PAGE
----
President must now repeal/amend the SIs The Clerk of Parliament must now report the matter to the President, and on receipt of the report the President must promptly [“shall forthwith”] by notice in the Gazette, repeal the statutory instruments or offending provisions in them, as appropriate [Constitution, Schedule 4, paragraph 8].
Status of the SIs pending action by President Meanwhile the statutory instruments concerned continue in existence until the President gazettes the necessary notices – or until they are declared null and void by a court. [Note: The courts are not obliged to reach the same conclusions as the PLC on constitutional validity, ultra vires or other legal issues.]
Further Adverse Reports in the Pipeline on Six March SIs
The President of the Senate announced on 16th May that the PLC had given a non-adverse report on all but six of the statutory instruments gazetted during March. The six other statutory instruments, on which adverse reports are therefore expected to be announced when the Senate resumes on 12th May, are:
• 25/2012 Mberengwa (Traffic) By-laws
• 28/2012 Marondera (Incorporated Area) (Amendment) By-laws
• 30/2012 Chegutu (Incorporated Area) (Amendment) By-laws
• 40/2012 Kariba (Incorporated Areas) (Amendment) By-laws
• 41/2012 Norton Town Council (Food Hygiene) By-laws
• 44/2012 Bindura Municipality (Incorporated Areas) (Amendment) By-laws
The four sets of Incorporated Areas By-laws all fix new rents and charges for the incorporated areas [former townships] of the local authorities concerned.
Coming up in the House of Assembly
Two key reform Bills are on the Order Paper:
• Zimbabwe Human Rights Commission Bill – for the Committee Stage [amendments to the Bill have been tabled by the Minister of Justice and Legal Affairs to take account of objections raised by the PLC in its conditional non-adverse report]
• Electoral Amendment Bill – for consideration of the PLC’s adverse report, which will be presented by the PLC chairman Hon Shepherd Mushonga. If the report is adopted, either wholly or partly, the Bill will have to be amended to remove the inconsistencies with the Constitution identified by the House.
Other Bills that may come up are:
• National Incomes and Pricing Commission Amendment Bill – for the Second Reading speech by the Minister of Industry and Commerce
• Older Persons Bill – for the Second Reading speech by the Minister of Labour and Social Welfare, following the PLC’s non-adverse report.
• Proposed Private Member’s Bill to repeal section 121(3) of Criminal Procedure and Evidence Act – for continuation of debate on Hon Gonese’s motion requesting leave to introduce this Bill. [It remains to be seen whether there will be progress, given the Minister of Local Government, Rural and Urban Development’s application to the Supreme Court for a ruling on his argument that Private Member’s Bills cannot be brought up while the GPA continues in force.]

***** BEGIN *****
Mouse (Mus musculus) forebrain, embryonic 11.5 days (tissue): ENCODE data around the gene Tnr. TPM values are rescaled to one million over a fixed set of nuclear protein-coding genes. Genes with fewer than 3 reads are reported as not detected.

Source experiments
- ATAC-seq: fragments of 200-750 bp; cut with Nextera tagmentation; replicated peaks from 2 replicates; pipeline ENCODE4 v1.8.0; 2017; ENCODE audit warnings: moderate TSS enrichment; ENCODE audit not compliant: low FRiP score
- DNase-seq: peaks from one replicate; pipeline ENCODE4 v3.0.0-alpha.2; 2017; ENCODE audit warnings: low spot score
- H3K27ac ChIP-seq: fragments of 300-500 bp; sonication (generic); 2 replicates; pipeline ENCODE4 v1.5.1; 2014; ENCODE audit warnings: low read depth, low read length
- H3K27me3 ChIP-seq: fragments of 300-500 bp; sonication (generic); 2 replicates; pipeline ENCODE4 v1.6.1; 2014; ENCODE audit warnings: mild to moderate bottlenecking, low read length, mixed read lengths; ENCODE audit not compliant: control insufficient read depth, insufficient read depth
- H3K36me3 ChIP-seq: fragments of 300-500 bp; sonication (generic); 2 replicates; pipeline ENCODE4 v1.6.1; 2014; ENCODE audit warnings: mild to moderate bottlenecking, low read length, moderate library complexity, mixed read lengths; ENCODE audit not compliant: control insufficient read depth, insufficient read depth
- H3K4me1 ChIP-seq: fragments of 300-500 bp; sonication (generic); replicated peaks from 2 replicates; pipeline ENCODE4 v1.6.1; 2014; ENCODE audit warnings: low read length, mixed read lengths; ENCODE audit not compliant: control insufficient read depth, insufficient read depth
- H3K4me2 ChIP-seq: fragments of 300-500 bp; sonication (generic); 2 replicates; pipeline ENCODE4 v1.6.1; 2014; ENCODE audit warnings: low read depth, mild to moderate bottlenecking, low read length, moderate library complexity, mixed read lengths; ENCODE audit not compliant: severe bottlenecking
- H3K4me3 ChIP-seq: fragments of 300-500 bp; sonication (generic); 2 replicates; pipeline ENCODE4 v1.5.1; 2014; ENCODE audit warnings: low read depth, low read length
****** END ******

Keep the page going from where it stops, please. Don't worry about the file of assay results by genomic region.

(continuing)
The only new motion is a condolence motion on the death of Hon Betty Chikava, the MP for Mount Darwin. Other items on the Order Paper are for continuation of debates already started.
Question Time – Wednesday
Questions without notice will take up the first hour on Wednesday afternoon. The next hour is set aside for written questions with notice; 40 await responses from Ministers, several of them dating back to October last year. More recent questions include two for the Minister of Finance, on the Reserve Bank’s apparent continued involvement in “quasi-fiscal” mining operations, and on delays in the appointment of a substantive Commissioner-General for the Zimbabwe Revenue Authority; one for the Minister of Media, Information and Publicity on why the Broadcasting Authority Board has not been regularised; and one for the Minister of Youth Development, Indigenisation and Empowerment on whether small-scale Chinese- and Nigerian-owned industries are sub ject toindigenisation.
Government Gazette 25th May to 1st June
Acts or Bills gazetted: None
Suspension of NSSA SI 145/2011 re pension contributions and benefits SI 97/2012, gazetted on 28th May but backdated to 1st January, suspends until further notice the new contribution rates and pension benefits that were gazetted in SI 145/2011.
Collective bargaining agreements Leather and Shoe, Sports Equipment, Animal Skin Processing, Taxidermy, Leather Goods;, Travel Goods manufacturing undertaking [SI 92/2012]; Electronics, Communications and Allied industry [SI 94/2012]; Textile industry [SI 95/2012, correcting errors in SI 77/2012]
Local authority rents and charges by-laws Chipinge Town Council [SI 93/2012]
Other local authority by-laws New Mberengwa Rural District Council by-laws control land use and conservation [SI 99/2012] and fishing.
Prisoners’ diet schedule SI 96/2012 [replacing the schedule gazetted in SI 149/2011]
Civil aviation security SI 98/2012 amends numerous definitions in the principal regulations gazetted in SI 207/2006.
Resettlement areas placed under Chiefs GN 175/2012 declares an area of resettlement land in Insiza district to be under the authority of Chief Jahana in terms of section 29 of the Traditional Leaders Act. GN 176/2012 makes a similar declaration for resettlement land in the Hwedza district placed under the authority of Chief Nyahuye Wasvosve.